It is still illegal to consume recreational marijuana in Missouri, but prosecutors in several urban areas there have decided to stop going after people found in possession of small amounts of cannabis.
The prosecutors in Jackson County, St. Louis and St. Louis County have all announced that their efforts will be directed elsewhere rather than on small-time marijuana cases.
The change in these urban areas isn’t unique to Missouri. Brooklyn, Manhattan, Albany and Virginia are other examples of urban authorities where similar policies are being implemented.
Wesley Bell, the new prosecuting attorney of St. Louis County, is the latest urban authority law enforcement official to announce that low-level marijuana cases will no longer take any law enforcement resources.
However, individuals who are suspected to be distributing or selling marijuana will still be prosecuted as well as those who drive under the influence of the substance.
Marijuana law reform advocates welcomed this announcement and expect many other urban authorities to take similar action since there is growing pressure to end prohibition and adopt legalization and regulation of marijuana.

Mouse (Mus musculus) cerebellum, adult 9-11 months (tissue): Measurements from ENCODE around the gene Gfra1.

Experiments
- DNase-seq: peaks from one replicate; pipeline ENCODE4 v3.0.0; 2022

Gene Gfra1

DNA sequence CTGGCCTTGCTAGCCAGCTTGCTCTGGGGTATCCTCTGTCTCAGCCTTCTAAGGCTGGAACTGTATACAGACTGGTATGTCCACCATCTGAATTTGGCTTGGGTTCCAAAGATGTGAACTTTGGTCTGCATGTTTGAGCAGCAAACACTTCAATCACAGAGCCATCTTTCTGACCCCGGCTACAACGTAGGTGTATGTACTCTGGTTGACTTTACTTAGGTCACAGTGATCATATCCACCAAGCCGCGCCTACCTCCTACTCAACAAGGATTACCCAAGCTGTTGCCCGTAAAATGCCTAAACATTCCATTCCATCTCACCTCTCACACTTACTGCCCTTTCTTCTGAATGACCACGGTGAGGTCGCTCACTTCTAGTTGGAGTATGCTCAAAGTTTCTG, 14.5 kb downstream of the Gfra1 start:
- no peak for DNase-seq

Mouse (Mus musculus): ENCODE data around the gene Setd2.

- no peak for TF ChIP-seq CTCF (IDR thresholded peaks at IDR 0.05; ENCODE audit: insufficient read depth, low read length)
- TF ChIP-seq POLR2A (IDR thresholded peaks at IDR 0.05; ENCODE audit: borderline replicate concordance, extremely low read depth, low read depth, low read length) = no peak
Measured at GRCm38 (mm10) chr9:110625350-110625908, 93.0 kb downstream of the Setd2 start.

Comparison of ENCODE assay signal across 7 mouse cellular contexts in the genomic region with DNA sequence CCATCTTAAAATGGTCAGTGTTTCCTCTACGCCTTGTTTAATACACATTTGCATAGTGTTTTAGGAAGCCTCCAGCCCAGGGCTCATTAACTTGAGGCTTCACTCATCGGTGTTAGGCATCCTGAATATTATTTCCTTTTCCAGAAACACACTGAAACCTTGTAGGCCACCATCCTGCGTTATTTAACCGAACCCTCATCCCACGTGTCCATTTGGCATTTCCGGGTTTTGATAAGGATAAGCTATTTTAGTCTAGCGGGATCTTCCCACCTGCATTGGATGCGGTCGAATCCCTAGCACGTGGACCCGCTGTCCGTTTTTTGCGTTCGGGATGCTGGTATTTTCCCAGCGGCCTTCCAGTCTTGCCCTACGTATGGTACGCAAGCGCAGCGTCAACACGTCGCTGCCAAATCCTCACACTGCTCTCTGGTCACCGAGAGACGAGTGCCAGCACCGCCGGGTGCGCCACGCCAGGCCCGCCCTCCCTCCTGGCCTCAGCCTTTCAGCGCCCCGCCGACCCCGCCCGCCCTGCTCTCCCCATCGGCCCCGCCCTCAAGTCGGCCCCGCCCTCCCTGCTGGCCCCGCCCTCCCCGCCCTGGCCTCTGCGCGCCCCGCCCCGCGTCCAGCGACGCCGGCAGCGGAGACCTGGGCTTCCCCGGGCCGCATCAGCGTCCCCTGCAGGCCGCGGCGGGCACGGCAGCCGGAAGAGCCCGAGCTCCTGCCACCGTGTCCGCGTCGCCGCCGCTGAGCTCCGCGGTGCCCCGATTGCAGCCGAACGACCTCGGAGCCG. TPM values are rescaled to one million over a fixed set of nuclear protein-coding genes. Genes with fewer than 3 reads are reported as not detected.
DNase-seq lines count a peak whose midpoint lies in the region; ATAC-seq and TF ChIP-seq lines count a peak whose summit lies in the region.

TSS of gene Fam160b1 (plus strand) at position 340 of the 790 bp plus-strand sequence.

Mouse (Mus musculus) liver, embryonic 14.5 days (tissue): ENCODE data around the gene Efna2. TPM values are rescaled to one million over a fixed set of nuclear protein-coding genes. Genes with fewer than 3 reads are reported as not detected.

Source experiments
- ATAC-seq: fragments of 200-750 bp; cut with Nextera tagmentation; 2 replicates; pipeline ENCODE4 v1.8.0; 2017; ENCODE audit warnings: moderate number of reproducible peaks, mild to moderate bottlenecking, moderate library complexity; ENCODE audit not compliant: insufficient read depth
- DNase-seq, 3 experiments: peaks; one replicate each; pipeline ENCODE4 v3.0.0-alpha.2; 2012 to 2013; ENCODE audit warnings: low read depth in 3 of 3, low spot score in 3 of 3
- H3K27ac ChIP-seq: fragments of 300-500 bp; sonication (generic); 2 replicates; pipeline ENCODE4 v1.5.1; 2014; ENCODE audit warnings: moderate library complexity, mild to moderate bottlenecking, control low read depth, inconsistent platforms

At one time, cannabis was seen as a stepping stone (“gate-way” drug) to harder drugs like heroin and cocaine. However, the medicinal use of marijuana has led to wider acceptance of the substance and nearly three dozen states have legalized its medical use. Missouri voters did the same during the recent midterms.
The decision taken by the prosecutors in the urban areas of Missouri have nevertheless attracted some criticism. For example, some lawmakers are saying that it isn’t up to the prosecutors to decide which laws they will implement and which ones they will not implement. They added that it is the work of the legislature to make laws while the judiciary interprets them and law enforcement simply implements those laws.
The action of the prosecutors is therefore a subversion of democracy, the critics concluded.
In response, Wesley Bell said that his biggest priority is to keep families safe, and small-time marijuana possession isn’t the biggest threat to families. Violent crime and other serious forms of crime pose a bigger threat to public safety, so scarce resources should be directed there.
Bell gave an example that a minor marijuana possession case can take approximately 60 hours of an assistant prosecutor’s time. Is that a good way to utilize the limited law enforcement personnel, he wondered.
Since prosecutors are in the business of tackling crime, who is to argue against them regarding how much attention low-level marijuana possession should be accorded? The cannabis industry, including VIVO Cannabis Inc. (TSX.V: VIVO) (OTCQX: VVCIF) and TransCanna Holdings Inc. (CSE: TCAN), welcomes every small step that is taken to end the pariah status that has been unfairly slapped on cannabis for decades.
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